The main purpose of these rules is to protect users from spam. Basically, you must choose and apply the appropriate tag from Facebook’s list to every message your business sends. Each tag comes with rules for when that type of message can be sent, and what it’s allowed to contain. Properly tagging your messages shows Facebook that you’re sharing content within their parameters.
The first rule to know is that your business can message a user freely within the first 24 hours after an interaction with them. These messages can include promotional content. Note that this one-day time limit is refreshed any time a user responds to your business through one of the eligible actions listed in Messenger Conversation Entry Points.
After that 24-hour window closes, you can only message users if your content fits one one of Facebook’s tags. There were originally 17 on the list. As of March 4, 2020, however, there will only be five tags to choose from. This purpose of this shift is, again, to avoid spam, and to make sure these Messenger conversations provide value for users.
The five tags that will be available from March 4 forward will not allow promotional content. They are:
- CONFIRMED_EVENT_UPDATE. Use this tag to send users confirmations or reminders about events they RSVP’d or bought tickets for.
- POST_PURCHASE_UPDATE. This tag is for transactional messages like order confirmations, receipts, and shipping updates.
- ACCOUNT_UPDATE. Use this tag to notify users of important account changes, like approval status or fraud alerts.
- HUMAN_AGENT (closed beta). This tag allows your staff more time (up to seven days) to personally respond to customer inquiries via Messenger. It’s meant for questions or issues that take more than 24 hours to resolve.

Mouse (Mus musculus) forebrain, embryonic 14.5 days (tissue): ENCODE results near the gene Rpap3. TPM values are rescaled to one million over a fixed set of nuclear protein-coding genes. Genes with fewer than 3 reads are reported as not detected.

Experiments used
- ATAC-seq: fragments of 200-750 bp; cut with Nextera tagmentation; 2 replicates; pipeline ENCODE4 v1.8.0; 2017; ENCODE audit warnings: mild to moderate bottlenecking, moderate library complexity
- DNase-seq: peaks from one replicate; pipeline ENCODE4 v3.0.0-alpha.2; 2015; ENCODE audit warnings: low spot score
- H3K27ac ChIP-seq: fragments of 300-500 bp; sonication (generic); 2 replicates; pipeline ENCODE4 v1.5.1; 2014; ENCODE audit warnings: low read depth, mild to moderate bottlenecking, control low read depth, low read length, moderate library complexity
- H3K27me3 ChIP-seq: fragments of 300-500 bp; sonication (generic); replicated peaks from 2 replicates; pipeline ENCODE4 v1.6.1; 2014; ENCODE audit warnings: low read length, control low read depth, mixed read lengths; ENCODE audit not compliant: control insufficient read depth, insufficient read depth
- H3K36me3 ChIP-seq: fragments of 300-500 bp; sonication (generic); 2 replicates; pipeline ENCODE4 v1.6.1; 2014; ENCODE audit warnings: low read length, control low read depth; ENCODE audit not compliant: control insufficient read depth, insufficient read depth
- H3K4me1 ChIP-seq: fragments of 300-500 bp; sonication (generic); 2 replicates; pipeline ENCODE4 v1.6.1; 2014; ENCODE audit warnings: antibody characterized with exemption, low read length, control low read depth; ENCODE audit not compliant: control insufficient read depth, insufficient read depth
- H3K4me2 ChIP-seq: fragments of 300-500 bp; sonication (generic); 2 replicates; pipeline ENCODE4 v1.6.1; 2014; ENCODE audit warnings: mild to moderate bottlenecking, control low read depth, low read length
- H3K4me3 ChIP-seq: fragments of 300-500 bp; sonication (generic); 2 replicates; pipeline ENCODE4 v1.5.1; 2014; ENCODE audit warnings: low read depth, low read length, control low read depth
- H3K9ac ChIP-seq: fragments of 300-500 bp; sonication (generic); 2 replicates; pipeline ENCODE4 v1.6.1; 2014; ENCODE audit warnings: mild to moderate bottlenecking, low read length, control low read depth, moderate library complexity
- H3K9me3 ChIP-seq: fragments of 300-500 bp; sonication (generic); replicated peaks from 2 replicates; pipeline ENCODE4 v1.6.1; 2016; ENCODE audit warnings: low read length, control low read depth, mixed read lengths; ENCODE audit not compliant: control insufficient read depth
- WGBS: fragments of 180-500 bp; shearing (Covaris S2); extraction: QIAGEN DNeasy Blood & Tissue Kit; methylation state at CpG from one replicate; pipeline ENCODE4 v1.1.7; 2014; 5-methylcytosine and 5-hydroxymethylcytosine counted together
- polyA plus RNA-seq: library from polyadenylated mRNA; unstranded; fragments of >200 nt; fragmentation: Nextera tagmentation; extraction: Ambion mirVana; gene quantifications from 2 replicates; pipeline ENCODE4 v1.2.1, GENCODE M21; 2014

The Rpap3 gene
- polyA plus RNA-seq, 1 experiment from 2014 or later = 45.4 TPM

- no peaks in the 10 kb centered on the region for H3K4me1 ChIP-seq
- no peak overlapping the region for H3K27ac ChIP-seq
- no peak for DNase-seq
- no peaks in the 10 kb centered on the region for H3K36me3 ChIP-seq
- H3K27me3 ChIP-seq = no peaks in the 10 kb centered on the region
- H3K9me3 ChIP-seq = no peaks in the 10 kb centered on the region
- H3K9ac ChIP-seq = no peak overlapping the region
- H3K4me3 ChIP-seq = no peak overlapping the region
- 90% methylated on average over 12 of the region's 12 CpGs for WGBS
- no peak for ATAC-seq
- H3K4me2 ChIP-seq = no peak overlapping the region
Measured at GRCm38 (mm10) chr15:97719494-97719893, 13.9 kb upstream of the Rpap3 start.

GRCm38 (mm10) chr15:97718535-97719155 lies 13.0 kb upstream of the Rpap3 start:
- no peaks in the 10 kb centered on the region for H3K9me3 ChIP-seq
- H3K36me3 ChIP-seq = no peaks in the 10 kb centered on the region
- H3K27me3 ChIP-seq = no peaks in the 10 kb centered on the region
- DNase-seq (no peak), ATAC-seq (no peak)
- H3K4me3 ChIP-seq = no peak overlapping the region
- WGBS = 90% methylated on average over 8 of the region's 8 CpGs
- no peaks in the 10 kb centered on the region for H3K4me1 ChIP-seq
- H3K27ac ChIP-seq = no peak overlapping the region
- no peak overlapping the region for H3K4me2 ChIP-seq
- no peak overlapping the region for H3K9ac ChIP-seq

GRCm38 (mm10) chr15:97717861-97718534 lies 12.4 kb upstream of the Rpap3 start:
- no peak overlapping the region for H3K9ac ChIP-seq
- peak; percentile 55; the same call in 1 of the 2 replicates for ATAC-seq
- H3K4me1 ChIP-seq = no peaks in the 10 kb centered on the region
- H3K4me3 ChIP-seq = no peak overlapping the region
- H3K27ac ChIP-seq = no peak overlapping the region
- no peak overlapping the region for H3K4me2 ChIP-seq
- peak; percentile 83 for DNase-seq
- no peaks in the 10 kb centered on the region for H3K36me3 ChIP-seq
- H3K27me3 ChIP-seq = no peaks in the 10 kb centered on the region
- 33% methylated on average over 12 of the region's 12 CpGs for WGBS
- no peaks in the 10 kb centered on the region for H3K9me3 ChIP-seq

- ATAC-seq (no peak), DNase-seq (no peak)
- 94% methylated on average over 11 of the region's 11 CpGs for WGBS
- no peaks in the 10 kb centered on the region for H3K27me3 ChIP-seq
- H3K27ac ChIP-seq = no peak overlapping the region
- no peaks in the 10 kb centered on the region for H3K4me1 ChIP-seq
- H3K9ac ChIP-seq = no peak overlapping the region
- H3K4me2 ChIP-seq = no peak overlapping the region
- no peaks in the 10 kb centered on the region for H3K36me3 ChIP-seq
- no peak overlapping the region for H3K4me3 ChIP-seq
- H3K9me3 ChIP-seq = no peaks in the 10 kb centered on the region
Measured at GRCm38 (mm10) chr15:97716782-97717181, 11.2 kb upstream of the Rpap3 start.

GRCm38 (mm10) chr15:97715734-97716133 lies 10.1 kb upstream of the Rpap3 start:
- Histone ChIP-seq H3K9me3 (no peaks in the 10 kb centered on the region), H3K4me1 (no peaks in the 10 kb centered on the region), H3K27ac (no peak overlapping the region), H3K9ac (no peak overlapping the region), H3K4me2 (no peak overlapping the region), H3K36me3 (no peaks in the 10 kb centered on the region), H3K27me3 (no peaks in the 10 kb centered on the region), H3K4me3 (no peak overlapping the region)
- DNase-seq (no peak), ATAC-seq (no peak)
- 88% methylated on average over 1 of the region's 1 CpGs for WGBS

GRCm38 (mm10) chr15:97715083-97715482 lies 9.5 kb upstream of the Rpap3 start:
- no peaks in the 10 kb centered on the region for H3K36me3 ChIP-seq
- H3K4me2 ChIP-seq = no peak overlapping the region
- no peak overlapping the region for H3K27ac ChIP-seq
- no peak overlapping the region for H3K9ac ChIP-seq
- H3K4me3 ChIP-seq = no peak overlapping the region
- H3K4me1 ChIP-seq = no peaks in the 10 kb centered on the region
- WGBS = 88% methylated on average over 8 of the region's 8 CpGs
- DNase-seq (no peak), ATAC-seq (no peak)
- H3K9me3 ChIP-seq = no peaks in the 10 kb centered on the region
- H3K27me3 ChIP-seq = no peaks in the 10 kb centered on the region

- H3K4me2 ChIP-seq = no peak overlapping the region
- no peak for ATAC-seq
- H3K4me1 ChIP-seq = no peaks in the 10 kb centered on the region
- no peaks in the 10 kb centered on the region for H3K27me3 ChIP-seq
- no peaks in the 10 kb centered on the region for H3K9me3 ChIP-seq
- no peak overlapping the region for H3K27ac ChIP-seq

- ONE_TIME_NOTIFICATION. The newest tag on the list, “one-time notification” will be released in February 2020. It’ll allow for messages that users specifically requested, like back-in-stock alerts or price alerts.
Make sure to read Facebook’s more detailed guidelines about what is and isn’t appropriate for each tag. If you’d like to send other types of content to users outside the 24-hour window, you can use a sponsored message—explained in the next section.
#4. Send a sponsored message if you want to drive promotional re-engagements with customers you already have open conversations with.
There’s one more option available if you want to reach subscribers with a message that doesn’t fit the timing or content rules of Facebook’s tags. With sponsored messaging, you can re-engage users from the past who haven’t interacted with your bot recently. The 24-hour rule doesn’t apply to these messages, and you have the freedom to include promotional content, too.
Note that while the tagged messages mentioned earlier are free for your business to send, sponsored messages require payment just like Facebook ads. You can create, pay for, and send these messages through Facebook Ads Manager by following these steps, or watching the video below:
- Create an ad with the Messages objective.
- Choose Sponsored Message as the message destination.
- Then, select the correct Facebook page—the one your bot is linked to.
- The ad will automatically be set to target everyone who has messaged your bot. If you’d like to target only subscribers who haven’t messaged your bot in the last 24 hours, you can create a custom or Lookalike Audience. Watch the video below for more information.